While they’ve released many versions of the M9, the latest version, the M9A4, is a great pistol that comes standard with a threaded barrel. Essentially a modern take on their original M9 design, the M9A4 is an aluminum framed, hammer-fire 9mm pistol with a standard capacity of either 10, 15, or 18 rounds, depending on the model. Each model has a 4.9-inch barrel and can come in a multitude of finishes.  

Something else to note is that there is another variant offered by Beretta, the M9A4 Centurion, which has all the same features, albeit with a few upgrades. Notably, it comes optic ready from the factory, upgraded grip panels, and an enhanced magwell. Each upgrade makes it ideal for defense and duty scenarios, plus you still get to have that threaded barrel.  

Canik: Canik is a pistol manufacturer based in Turkey that has garnered quite the reputation for offering high-quality pistol options that fit all budgets. One of the more popular lines they produce is the Mete series.  

While basic options like the Mete MC9 don’t come with a threaded barrel option, other models in the Mete line such as the SFX and SFT do. The Mete SFX Pro and SFT Pro are striker-fired, polymer frame pistols chambered in 9mm. Both are nearly identical in their construction, with their main difference being their size. The SFX is a larger handgun with a 5.75-inch barrel and 20-round standard capacity, while the SFT has a 5-inch barrel and 18-round standard capacity. Aside from this, they both come with the same grip texture, trigger package, and other accouterment.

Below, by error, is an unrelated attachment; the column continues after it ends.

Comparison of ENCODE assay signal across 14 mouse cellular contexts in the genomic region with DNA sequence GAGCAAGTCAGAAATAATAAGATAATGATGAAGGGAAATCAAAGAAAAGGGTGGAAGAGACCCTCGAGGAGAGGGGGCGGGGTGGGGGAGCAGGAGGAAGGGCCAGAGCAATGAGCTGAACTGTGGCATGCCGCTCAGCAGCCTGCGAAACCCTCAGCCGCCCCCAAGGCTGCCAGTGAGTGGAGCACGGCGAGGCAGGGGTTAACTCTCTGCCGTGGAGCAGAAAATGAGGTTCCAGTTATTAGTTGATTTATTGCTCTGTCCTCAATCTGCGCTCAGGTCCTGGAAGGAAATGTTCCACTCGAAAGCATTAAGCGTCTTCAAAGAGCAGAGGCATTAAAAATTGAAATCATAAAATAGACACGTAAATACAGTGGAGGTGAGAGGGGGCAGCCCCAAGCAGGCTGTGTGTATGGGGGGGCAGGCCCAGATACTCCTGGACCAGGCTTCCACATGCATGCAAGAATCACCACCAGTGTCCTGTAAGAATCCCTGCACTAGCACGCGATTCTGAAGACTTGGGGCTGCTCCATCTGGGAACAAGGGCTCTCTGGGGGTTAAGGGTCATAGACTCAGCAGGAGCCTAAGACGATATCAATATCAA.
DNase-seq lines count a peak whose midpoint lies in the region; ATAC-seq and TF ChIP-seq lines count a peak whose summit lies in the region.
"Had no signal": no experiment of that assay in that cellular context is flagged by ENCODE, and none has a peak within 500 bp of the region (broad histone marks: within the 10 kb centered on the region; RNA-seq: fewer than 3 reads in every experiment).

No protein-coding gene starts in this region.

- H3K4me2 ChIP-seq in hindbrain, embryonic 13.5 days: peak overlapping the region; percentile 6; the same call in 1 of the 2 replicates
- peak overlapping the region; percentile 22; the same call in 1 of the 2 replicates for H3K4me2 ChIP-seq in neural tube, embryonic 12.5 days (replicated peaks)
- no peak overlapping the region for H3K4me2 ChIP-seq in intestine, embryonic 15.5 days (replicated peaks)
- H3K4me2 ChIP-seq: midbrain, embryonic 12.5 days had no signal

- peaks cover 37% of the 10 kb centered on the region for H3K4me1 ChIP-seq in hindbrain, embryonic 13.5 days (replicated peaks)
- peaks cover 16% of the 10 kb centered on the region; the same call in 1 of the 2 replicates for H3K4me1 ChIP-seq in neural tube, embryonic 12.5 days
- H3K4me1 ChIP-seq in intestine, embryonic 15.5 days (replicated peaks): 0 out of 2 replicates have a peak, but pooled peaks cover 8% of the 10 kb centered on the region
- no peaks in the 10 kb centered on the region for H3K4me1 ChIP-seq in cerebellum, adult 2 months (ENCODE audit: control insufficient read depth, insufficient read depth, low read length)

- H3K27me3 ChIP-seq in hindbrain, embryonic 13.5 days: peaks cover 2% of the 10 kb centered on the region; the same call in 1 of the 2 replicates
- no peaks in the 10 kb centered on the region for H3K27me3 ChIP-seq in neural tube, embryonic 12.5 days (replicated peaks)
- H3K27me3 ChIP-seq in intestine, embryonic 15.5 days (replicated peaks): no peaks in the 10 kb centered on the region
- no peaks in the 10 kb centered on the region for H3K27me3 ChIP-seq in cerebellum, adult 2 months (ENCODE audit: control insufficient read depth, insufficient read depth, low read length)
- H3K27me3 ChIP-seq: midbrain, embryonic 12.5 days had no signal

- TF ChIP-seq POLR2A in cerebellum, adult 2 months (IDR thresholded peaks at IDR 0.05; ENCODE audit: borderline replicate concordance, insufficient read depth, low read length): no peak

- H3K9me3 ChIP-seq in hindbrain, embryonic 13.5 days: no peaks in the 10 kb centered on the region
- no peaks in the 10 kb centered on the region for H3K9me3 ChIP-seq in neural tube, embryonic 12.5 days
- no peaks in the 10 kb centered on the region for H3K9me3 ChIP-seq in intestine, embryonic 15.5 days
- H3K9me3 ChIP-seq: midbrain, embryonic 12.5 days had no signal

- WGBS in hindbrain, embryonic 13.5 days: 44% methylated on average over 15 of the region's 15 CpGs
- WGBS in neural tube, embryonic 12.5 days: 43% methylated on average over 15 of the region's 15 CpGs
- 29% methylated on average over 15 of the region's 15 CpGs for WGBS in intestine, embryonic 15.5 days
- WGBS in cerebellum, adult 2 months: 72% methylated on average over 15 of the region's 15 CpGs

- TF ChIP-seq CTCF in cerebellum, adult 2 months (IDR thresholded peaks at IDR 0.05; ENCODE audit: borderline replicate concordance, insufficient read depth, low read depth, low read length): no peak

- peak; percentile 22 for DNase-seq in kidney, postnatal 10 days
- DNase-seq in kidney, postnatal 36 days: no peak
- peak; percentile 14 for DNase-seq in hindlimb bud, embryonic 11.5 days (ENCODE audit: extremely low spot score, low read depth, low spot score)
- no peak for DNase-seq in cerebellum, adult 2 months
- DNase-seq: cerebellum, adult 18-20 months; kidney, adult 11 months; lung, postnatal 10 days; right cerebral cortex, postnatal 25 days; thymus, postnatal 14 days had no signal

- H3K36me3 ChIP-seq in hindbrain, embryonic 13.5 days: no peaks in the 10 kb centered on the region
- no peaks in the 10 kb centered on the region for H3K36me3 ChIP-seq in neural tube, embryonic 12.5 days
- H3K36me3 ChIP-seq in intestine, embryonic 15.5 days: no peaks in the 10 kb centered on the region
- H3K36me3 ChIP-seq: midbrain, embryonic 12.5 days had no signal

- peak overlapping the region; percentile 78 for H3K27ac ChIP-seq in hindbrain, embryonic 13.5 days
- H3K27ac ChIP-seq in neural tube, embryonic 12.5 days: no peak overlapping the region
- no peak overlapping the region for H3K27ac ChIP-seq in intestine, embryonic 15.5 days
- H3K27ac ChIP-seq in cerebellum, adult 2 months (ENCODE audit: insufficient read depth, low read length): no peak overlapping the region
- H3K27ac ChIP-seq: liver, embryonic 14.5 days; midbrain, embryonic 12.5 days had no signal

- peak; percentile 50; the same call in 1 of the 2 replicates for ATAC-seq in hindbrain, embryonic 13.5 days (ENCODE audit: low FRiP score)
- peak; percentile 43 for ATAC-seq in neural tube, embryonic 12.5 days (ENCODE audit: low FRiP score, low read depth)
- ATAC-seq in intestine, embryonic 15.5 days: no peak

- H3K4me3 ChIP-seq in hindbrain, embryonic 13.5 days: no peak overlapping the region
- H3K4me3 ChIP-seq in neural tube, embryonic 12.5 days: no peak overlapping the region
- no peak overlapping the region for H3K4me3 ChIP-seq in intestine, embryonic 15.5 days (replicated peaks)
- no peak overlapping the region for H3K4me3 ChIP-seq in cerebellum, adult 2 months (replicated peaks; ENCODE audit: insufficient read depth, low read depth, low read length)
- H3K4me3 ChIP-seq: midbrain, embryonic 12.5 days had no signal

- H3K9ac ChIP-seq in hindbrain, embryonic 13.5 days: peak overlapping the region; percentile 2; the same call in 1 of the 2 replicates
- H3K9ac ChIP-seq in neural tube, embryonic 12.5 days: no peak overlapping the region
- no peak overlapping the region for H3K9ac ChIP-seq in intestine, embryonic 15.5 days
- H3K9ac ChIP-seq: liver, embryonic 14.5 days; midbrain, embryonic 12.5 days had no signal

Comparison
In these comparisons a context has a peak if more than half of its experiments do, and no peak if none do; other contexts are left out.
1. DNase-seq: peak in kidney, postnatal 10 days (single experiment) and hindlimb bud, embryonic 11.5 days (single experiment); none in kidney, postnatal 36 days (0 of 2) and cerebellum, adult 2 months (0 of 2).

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FN America: FN America is another undisputed leader in the firearms world, as they are the masterminds behind some of the most popular rifle platforms available, like the SCAR-17. Aside from their rifles, they apply that same degree of quality and performance in their pistols.